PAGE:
For the first time, scientists have created mouse embryos in the lab without using any eggs or sperm and watched them grow outside the womb. To achieve this feat, the researchers used only stem cells and a spinning device filled with shiny glass vials.
The experiment is a “game changer,” Alfonso Martinez Arias, a developmental biologist at Pompeu Fabra University in Barcelona who was not involved in the research, told The Washington Post(opens in new tab).
“This is an important landmark in our understanding of how embryos build themselves,” he said.
The breakthrough experiment, described in a report published Monday (Aug. 1) in the journal Cell(opens in new tab), took place in a specially designed bioreactor that serves as an artificial womb for developing embryos. Within the device, embryos float in small beakers of nutrient-filled solution, and the beakers are all locked into a spinning cylinder that keeps them in constant motion. This movement simulates how blood and nutrients flow to the placenta. The device also replicates the atmospheric pressure of a mouse uterus, according to a statement(opens in new tab) from the Weizmann Institute of Science in Israel, where the research was conducted.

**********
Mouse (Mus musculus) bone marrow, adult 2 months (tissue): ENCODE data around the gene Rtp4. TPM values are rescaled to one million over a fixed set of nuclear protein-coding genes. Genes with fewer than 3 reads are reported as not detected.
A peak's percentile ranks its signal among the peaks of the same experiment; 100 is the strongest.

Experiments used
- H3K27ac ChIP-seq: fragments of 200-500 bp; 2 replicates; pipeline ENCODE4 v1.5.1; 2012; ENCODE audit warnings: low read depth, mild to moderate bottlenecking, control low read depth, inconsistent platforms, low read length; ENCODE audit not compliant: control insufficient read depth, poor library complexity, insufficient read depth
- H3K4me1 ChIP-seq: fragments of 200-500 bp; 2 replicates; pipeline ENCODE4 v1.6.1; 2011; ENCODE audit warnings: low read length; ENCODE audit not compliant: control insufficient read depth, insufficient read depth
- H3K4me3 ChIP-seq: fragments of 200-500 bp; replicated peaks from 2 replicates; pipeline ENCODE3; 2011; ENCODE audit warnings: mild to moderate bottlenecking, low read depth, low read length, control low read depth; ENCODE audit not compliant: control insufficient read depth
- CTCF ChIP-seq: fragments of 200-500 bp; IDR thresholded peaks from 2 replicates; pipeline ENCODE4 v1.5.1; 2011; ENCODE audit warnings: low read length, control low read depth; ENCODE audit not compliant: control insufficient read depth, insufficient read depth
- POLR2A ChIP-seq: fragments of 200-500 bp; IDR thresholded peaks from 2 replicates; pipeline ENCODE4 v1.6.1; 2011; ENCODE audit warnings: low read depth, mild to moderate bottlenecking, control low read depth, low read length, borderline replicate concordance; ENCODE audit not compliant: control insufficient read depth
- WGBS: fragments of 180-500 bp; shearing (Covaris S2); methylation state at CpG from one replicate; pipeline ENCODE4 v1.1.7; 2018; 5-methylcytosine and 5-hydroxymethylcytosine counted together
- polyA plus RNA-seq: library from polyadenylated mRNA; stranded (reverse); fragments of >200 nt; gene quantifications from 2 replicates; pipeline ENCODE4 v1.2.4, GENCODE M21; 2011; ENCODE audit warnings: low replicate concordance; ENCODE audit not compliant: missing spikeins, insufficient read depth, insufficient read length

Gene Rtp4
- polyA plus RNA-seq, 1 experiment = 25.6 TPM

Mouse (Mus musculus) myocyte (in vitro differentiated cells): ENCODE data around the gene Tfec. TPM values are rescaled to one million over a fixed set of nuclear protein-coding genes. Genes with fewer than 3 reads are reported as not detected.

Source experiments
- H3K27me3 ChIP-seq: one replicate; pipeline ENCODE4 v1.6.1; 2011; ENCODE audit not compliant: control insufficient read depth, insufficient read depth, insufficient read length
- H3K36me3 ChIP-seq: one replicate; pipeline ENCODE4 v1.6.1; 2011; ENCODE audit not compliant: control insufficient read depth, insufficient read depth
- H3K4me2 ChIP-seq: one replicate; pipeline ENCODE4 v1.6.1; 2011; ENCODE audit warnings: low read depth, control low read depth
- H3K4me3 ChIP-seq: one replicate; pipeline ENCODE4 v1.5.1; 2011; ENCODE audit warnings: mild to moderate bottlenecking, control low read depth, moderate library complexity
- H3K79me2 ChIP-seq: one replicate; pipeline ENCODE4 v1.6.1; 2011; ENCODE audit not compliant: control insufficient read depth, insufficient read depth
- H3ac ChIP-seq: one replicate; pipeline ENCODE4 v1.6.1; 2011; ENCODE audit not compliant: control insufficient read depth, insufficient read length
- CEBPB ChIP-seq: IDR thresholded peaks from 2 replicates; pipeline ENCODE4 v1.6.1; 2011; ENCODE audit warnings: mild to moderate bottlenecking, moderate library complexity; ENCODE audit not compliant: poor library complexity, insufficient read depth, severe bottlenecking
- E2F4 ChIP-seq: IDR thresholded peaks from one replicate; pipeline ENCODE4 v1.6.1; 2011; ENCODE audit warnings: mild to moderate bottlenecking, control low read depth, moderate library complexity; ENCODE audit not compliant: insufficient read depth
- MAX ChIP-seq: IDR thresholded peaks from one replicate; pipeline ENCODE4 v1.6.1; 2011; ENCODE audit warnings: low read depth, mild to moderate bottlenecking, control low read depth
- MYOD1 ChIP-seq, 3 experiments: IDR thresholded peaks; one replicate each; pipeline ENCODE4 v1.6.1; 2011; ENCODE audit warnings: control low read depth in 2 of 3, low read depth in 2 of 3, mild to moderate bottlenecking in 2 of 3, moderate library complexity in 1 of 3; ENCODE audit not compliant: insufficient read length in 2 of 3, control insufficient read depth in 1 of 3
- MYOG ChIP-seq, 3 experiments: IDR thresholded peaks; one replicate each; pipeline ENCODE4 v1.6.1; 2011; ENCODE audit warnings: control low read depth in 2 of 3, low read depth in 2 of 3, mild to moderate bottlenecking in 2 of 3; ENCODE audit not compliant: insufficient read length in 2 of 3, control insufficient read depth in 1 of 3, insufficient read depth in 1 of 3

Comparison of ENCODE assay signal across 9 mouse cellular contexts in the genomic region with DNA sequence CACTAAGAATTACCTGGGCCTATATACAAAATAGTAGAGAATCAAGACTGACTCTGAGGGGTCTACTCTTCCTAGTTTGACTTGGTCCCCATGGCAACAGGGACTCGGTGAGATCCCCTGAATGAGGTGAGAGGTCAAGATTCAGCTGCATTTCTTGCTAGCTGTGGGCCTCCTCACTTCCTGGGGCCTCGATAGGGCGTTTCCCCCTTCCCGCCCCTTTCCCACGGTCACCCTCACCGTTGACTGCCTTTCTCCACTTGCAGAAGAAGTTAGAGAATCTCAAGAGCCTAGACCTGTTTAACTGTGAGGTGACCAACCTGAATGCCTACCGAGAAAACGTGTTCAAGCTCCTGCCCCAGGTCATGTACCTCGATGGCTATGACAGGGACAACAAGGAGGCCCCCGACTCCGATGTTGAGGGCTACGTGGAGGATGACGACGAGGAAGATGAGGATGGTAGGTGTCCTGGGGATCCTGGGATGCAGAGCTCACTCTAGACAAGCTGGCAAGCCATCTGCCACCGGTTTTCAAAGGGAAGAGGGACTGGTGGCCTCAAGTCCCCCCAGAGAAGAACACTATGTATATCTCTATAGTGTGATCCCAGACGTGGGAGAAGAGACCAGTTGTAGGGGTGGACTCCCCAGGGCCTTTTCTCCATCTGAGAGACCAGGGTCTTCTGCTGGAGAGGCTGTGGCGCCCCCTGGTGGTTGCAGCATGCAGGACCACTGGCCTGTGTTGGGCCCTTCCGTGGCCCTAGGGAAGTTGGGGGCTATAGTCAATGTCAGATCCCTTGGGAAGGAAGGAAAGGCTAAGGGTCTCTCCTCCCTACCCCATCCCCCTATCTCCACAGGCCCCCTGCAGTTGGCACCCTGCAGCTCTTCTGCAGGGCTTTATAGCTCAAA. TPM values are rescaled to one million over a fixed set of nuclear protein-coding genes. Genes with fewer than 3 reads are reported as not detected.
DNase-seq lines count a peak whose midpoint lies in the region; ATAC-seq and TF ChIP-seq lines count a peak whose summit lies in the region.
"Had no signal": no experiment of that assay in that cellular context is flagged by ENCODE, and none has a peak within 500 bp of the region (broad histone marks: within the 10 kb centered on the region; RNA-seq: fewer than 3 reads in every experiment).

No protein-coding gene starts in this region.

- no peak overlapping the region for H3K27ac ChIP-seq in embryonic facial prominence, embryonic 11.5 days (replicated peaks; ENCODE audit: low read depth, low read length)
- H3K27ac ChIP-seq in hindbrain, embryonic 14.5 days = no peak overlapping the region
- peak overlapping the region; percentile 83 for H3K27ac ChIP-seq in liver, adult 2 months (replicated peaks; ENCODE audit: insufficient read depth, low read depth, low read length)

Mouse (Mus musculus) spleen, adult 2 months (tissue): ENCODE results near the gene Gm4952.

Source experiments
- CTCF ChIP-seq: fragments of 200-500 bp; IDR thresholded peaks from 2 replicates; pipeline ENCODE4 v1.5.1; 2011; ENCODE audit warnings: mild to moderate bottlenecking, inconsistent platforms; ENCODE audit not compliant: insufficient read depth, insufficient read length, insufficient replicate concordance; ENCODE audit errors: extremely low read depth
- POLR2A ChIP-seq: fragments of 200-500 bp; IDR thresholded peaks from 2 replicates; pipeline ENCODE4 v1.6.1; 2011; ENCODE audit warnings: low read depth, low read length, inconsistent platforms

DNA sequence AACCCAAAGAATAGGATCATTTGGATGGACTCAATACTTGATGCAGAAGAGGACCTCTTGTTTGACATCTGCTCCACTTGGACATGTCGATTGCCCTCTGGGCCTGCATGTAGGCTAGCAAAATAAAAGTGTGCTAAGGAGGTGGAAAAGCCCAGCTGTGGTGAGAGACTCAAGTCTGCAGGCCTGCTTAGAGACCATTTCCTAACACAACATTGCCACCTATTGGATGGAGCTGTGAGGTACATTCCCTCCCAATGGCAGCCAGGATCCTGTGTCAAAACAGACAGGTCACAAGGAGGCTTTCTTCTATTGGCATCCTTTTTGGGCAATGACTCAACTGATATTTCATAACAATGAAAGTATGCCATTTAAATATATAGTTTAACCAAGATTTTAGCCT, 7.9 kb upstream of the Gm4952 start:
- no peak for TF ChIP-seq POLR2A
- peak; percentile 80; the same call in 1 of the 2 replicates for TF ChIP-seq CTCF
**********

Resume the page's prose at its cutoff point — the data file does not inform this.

In a previous experiment, described in the journal Nature(opens in new tab) in 2021, the team used this bioreactor to grow natural mouse embryos, which reached day 11 of development in the device. “That really showed that mammalian embryos can grow outside the uterus — it’s not really patterning or sending signals to the embryo so much as providing nutritional support,” Jacob Hanna, an embryonic stem cell biologist at the Weizmann and senior author of both studies, told STAT News